The earliest of these “Roman Triumphs,” according to historians, were held to celebrate a Roman general as he returned with prizes of a recent victory. In front of the soldiers could be a display of jewels and other exotic valuables of the latest people group that Rome had conquered. Also in this processional were citizens of those conquered territories who were now prisoners of Rome. Such individuals were made slaves at best or executed at worst.
This is from the relief on the top of the Arch of Titus (which still stands in the Roman Forum). This shows what Titus and his army took from the Temple when they captured Jerusalem in 71 CE. They carried menorahs, sacred trumpets, and other valuables they looted from the temple, now displaying them during Titus’s triumphal entry into Rome.
Whereas Roman generals entered Jerusalem with much fanfare, Jesus did not. Jesus did not conquer anyone or anything so there was nothing to show for any sort of “victory” in his processional. Yet we still refer to this event as Jesus’s “Triumphal Entry” into Jerusalem. It’s triumphal because Jesus is one step closer to fulfilling his mission on earth despite the many attempts of those who tried to stop him.
The Pharisees are still trying to stop him when they ask Jesus to quiet his disciples. Perhaps it’s because they didn’t think Jesus didn’t deserve such a welcome or they didn’t want Roman authorities to be alarmed by crowds gathering to hail someone else besides the Emperor as “King.” It was probably a bit of both.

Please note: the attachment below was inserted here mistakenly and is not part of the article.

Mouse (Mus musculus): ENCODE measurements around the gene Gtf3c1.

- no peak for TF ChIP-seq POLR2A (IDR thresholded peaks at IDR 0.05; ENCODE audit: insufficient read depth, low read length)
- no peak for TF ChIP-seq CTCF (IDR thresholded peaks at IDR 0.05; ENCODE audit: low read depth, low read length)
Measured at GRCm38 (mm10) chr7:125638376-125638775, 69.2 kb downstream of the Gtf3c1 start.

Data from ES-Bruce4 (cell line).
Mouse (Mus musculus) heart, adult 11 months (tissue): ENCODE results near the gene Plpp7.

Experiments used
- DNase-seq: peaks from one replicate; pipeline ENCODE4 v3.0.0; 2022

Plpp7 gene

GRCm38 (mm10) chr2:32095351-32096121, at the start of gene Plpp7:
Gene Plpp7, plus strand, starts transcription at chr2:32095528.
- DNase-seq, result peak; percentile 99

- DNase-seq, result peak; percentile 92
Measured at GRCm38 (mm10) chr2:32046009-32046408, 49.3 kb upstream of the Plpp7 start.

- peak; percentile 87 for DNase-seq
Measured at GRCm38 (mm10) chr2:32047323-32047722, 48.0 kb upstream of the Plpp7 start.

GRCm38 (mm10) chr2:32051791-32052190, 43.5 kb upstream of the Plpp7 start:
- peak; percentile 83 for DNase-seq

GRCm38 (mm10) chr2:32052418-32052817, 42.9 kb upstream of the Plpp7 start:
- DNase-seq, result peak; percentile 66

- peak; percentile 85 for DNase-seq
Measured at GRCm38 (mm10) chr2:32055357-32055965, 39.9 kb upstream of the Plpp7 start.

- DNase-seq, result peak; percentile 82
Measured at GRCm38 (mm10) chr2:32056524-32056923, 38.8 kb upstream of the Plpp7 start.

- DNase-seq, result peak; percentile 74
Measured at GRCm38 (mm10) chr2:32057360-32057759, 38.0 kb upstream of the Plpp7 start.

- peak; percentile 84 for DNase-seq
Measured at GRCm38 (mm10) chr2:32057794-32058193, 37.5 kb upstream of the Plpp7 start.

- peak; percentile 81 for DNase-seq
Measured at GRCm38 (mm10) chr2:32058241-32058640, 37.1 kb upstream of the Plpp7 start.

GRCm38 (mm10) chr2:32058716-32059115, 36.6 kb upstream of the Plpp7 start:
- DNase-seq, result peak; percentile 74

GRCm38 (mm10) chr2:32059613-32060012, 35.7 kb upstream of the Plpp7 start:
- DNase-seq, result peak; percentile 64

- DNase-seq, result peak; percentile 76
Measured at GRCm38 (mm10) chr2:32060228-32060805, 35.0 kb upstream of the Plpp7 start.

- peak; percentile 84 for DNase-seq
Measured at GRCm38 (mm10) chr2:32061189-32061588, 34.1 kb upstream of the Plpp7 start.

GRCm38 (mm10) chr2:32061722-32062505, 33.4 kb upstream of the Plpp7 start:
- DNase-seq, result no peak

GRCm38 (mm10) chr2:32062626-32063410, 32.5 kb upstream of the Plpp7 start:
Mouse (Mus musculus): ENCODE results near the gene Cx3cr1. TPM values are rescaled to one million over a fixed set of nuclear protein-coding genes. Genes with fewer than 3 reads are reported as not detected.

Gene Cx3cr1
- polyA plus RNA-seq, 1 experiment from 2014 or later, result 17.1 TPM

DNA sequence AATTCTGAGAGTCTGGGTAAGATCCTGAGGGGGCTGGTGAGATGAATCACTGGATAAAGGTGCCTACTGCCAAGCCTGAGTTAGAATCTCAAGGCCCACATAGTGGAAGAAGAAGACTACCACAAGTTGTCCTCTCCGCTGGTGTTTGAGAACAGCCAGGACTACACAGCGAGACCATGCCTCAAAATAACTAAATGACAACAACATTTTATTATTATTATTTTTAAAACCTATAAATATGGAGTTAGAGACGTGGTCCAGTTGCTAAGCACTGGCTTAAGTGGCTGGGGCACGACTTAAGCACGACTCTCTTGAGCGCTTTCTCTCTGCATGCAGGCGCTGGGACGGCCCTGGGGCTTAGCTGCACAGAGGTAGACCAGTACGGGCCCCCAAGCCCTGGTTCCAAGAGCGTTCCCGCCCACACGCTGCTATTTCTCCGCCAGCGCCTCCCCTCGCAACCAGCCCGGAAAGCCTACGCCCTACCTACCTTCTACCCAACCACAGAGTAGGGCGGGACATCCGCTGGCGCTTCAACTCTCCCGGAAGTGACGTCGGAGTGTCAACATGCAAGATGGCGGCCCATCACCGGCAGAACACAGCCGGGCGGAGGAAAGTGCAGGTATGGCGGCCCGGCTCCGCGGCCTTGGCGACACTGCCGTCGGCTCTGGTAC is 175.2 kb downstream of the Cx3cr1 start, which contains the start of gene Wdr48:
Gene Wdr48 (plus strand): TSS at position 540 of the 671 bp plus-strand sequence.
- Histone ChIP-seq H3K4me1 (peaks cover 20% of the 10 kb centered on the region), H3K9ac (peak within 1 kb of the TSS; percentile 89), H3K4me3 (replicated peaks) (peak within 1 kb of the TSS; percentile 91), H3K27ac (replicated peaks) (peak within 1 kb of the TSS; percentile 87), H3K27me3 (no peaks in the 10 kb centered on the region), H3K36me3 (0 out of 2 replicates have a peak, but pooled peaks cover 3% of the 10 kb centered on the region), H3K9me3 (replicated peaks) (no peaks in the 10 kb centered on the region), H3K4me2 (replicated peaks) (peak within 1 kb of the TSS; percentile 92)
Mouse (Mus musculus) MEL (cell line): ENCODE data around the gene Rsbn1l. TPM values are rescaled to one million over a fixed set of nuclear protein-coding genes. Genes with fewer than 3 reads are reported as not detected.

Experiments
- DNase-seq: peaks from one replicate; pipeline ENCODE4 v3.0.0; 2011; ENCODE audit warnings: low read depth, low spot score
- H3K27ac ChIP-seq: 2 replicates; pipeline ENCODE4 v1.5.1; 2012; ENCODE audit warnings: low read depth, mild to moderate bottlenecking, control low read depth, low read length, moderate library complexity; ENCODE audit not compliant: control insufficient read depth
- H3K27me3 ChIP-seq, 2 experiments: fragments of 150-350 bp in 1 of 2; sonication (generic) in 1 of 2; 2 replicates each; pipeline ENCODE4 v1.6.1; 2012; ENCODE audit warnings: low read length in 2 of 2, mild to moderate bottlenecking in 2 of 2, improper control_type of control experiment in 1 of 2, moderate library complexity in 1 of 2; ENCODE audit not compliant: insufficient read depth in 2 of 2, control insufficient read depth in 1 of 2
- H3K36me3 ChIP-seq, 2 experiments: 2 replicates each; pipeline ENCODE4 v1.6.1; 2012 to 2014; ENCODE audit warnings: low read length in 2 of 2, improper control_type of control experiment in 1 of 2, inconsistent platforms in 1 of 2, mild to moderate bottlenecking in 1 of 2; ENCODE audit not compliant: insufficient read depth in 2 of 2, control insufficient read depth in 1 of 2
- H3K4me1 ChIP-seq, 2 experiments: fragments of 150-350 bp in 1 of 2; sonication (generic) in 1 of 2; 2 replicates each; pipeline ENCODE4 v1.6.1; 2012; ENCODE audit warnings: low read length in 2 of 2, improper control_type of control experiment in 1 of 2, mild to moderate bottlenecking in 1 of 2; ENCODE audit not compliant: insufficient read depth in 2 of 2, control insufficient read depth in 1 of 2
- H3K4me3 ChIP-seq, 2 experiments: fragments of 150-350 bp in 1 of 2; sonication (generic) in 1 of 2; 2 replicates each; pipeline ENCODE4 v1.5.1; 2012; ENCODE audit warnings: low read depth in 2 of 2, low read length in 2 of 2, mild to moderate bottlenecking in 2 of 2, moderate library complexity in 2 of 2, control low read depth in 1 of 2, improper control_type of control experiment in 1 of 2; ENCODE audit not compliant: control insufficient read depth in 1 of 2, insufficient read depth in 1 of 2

Jesus replies: “even if the disciples were silent the stones would shout out.” Here Luke wants us to know that while Jesus may be riding a humble donkey, he is King of the universe in that even all of creation rejoices at his arrival. Probably even more so than most of the people gathered there that day.
We know that this joyful crowd, including most of the disciples, would desert Jesus as he was crucified. Before we judge the people of Jerusalem for being fickle in their faith, we too have to admit that we are just as fickle. There are times when we welcome Jesus into our lives with open arms and times when we, like Peter, deny we ever knew him.
Perhaps people deserted Jesus because they were disappointed in him. Disappointed that he wasn’t the King they were expecting. He wasn’t a great military general such as Titus who would finally overthrow those who exploited and oppressed Israel. Their first clue should’ve been how Jesus’ entry into Jerusalem was in stark contrast to Roman Triumphs.
The scene of Palm Sunday is a joyful warning. Joyful because the true King has arrived. It is also a warning because Jesus is not the image of the all-powerful King that comes to mind. We may not expect Jesus to arrive on a golden chariot as some did in Jesus’ day, but we do expect a more impressive resume. What ivy league did you attend? What honors do you have under your belt? What other accomplishments can you share with us, Jesus to show that you’re worthy of our allegiance?
Jesus’ resume includes: befriending lepers, tax collectors, prostitutes, and calling out hypocrites. He’s not exactly what we think of when it comes to being successful and accomplished and powerful.